The persona Robert Frost presented to the public was that of an amiable hayseed with a twinkle in his eye: a Yankee nature poet masquerading as a snowy-haired New England farmer.

It was a carefully fashioned image that helped Frost to become one of America's most popular poets, but it was also an image that belied the dark, troubling themes of his work, its preoccupation with loneliness and fear and dispossession.Within the literary community, however, Frost's image has often been as dark as his verse, thanks in no small part to Lawrance Thompson's three-volume "official" biography, which painted an ugly portrait of the poet as a cruel, cantankerous curmudgeon, vain, selfish and gruesomely competitive with other poets.

Since the last volume of that biography appeared in 1976, various efforts have been made to rehabilitate Frost's reputation. Richard Poirier's "Robert Frost: The Work of Knowing" redirected attention to the poet's work, while William Pritchard's "Frost: A Literary Life Reconsidered" tried to put a positive gloss on both the life and the art, by tracing the transactions between the two.

Jeffrey Meyers' new biography, "Robert Frost" continues this process further, attempting to redress what Meyers calls the "considerable defects" of Thompson's book.

Indeed, the sympathetic tack of "Robert Frost" stands in almost diametrical opposition to Meyers' earlier biographies of Hemingway and Fitzgerald, in which he - much like Thompson with Frost - belittled his subjects by focusing on their personal foibles and follies.

In this volume, Meyers devotes considerable space to Frost's relationship with his secretary Kay Morrison, a married woman who Meyers says was also sleeping with Lawrance Thompson. Still, the snide, voyeuristic tone of his earlier books is not in evidence in these pages.

Instead of using his subject's art to expose his life, Meyers uses Frost's life to illuminate his work, while drawing upon his own considerable powers of literary analysis to place Frost's verse in context with the work of other American and English poets. The result is by far Meyers' most persuasive and thoughtful biography yet.

It is Meyers' contention that the more unpleasant aspects of Frost's character - his famous put-downs of other poets and his infantile urge to upstage everyone around him - have been exaggerated, and that his friendships with poets such as Robert Lowell and Wallace Stevens have been seriously underplayed.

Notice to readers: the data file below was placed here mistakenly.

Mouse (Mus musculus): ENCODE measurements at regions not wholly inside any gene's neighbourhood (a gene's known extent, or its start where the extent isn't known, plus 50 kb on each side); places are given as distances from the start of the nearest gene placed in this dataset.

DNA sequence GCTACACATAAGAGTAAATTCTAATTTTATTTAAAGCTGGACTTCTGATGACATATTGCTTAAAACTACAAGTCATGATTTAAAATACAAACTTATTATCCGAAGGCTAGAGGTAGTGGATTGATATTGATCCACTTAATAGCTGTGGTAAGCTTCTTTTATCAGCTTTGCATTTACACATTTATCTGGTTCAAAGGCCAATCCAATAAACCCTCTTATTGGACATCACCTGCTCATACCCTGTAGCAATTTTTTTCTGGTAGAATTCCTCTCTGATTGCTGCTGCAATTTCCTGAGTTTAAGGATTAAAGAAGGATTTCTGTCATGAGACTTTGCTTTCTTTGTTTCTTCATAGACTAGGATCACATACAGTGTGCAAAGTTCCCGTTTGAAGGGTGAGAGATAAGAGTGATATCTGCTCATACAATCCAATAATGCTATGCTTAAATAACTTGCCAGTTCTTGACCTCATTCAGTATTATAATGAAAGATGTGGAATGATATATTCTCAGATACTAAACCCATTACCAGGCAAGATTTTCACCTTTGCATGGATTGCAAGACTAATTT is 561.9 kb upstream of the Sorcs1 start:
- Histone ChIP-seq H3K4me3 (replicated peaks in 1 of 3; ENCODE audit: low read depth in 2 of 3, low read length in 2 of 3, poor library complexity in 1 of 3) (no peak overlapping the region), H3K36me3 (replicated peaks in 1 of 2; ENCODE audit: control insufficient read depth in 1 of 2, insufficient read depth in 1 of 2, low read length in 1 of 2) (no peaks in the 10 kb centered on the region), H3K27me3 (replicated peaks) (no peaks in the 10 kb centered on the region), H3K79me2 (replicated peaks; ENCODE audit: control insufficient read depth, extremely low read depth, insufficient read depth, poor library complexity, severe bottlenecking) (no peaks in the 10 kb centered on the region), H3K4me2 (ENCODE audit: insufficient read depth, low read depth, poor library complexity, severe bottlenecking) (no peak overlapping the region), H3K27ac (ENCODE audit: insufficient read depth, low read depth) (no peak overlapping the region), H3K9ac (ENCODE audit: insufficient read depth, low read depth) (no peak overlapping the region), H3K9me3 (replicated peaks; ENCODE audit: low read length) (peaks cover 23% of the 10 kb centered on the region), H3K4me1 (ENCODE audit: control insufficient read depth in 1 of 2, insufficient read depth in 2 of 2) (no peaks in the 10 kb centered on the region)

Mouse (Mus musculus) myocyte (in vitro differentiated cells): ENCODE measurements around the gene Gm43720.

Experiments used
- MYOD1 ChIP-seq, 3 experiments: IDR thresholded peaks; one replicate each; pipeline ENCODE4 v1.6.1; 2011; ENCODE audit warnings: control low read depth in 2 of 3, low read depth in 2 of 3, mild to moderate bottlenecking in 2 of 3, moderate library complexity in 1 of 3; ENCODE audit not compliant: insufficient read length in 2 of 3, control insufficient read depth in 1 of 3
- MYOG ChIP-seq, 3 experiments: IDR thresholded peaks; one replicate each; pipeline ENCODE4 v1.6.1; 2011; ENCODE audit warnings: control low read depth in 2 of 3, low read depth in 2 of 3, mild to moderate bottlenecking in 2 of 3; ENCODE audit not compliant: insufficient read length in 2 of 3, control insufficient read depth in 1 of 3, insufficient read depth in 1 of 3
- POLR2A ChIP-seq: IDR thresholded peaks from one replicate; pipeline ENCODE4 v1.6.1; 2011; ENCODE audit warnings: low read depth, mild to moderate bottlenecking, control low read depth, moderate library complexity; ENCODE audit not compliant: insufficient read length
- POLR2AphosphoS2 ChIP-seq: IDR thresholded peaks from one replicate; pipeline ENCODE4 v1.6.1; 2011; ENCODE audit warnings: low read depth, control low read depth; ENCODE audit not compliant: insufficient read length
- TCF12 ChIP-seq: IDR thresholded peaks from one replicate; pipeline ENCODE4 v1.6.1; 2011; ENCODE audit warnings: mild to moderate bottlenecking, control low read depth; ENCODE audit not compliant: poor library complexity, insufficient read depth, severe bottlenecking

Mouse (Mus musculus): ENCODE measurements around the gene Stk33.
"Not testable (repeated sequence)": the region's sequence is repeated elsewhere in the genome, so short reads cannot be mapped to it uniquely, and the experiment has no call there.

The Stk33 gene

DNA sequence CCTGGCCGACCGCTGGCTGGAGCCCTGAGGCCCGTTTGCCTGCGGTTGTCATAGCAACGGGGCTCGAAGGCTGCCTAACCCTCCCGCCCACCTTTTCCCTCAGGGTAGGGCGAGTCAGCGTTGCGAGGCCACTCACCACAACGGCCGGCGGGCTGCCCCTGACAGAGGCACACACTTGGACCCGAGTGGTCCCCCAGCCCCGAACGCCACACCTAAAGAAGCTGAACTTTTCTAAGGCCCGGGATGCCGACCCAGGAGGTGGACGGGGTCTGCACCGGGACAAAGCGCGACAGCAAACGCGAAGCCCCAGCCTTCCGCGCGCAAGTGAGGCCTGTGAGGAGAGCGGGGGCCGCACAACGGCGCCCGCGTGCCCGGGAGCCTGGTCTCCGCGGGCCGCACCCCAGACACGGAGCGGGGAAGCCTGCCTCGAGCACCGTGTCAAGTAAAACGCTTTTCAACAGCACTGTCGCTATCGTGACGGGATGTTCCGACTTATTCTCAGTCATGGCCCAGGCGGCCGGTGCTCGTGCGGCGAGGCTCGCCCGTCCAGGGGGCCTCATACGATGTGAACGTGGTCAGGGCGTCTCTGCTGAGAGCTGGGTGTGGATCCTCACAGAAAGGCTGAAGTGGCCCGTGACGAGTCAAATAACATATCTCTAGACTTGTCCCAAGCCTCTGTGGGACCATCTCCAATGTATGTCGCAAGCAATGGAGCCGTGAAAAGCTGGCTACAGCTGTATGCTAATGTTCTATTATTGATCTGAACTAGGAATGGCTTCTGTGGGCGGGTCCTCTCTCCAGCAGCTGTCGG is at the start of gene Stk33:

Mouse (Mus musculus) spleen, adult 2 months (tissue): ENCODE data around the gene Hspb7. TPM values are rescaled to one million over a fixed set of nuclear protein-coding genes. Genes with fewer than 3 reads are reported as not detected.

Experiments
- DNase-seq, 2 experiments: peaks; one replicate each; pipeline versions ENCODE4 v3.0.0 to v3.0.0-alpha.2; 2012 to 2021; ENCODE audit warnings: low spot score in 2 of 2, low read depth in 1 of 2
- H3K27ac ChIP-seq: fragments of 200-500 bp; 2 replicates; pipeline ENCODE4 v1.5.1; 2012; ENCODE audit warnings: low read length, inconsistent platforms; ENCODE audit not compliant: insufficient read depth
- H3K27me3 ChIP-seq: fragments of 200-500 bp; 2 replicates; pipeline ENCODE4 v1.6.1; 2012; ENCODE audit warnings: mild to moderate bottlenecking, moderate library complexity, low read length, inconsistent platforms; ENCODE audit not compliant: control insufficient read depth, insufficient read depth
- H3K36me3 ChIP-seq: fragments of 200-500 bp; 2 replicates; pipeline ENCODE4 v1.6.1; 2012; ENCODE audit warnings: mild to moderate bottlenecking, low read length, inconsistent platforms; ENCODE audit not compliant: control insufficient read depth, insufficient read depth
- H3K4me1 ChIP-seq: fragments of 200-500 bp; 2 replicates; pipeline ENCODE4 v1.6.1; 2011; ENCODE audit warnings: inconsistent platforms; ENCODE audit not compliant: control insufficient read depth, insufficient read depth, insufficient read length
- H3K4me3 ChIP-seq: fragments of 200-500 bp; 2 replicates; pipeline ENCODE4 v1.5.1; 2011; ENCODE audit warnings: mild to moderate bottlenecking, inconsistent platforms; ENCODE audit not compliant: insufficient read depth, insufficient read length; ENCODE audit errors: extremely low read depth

He also argues that Frost's controlling personality and need to be the center of attention were rooted in the financial and emotional in-securities of his youth. Subjected to the violent rages of his heavy-drinking father and spoiled by his overprotective mother, Frost grew up an oversensitive child, afraid of the dark and afflicted with psychosomatic symptoms.

Those anxieties, Meyers suggests, were exacerbated by his girlfriend Elinor White's reluctance to marry him. Although she later became his wife, her initial rejection laid a foundation of mistrust in their marriage, and it also left the poet with the sense, as he once put it, that he "could lose everything and not be surprised."

A series of later losses - his sister's nervous breakdown and the early deaths of several of his children - only served to confirm Frost's pessimism, ratifying both his belligerent attitude toward the world and the tragic vision laid out in his poems.

Meyers does a nimble job of demonstrating Frost's reliance on poetry as a guide to life (apparently he even used a Shelley poem to seduce Elinor before they were married) and he dexterously traces the autobiographical sources of his verse.

We learn, for instance, that "The Road Not Taken" had roots both in his friend Edward Thomas' indecisiveness, and in a dreamlike experience of Frost's own, in which he glimpsed a doppelgaenger-like figure walking toward him in the snow.

We learn (not surprisingly) that many of the poems in "A Boy's Will" obliquely refer to Frost's wife, Elinor, and that many of the poems in "A Witness Tree" were inspired by his passion for Kay Morrison, who Meyers says became his mistress after Elinor's death in 1938.

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Although Meyers' overall interpretation of Frost's work remains highly indebted to the pioneering studies of earlier critics like Randall Jarrell, he proves himself a perceptive reader of individual poems. He illustrates the strong influence that the classics exerted on Frost's chiseled technique (the poet studied Latin for six years and Greek for five) and also deconstructs the poet's densely allusive style, a style that for all its apparent simplicity remained closely grounded in Frost's voracious reading.

Meyers points out that the opening lines of "Desert Places" ("Snow falling and night falling fast, oh fast") echo the closing lines of Joyce's story "The Dead" ("snow falling faintly through the universe and faintly falling"), and that the imagery, diction and mood of "After Apple-Picking" pointedly recall Keat's "Ode to a Nightingale" with its drowsy longing for escape from the temporal world through art.

In the end, the reader may quibble with aspects of "Robert Frost": with Meyers' tendency to over-praise many of Frost's later, weaker poems and with his tendency to rationalize the poet's more outrageous acts.

Nonetheless, Meyers has written a judicious book that serves as a welcome antidote to Thompson's angry screed and to his own earlier exercises in literary destruction. The reader can only hope that with this sympathetic book, Meyers has eschewed pathography for good.

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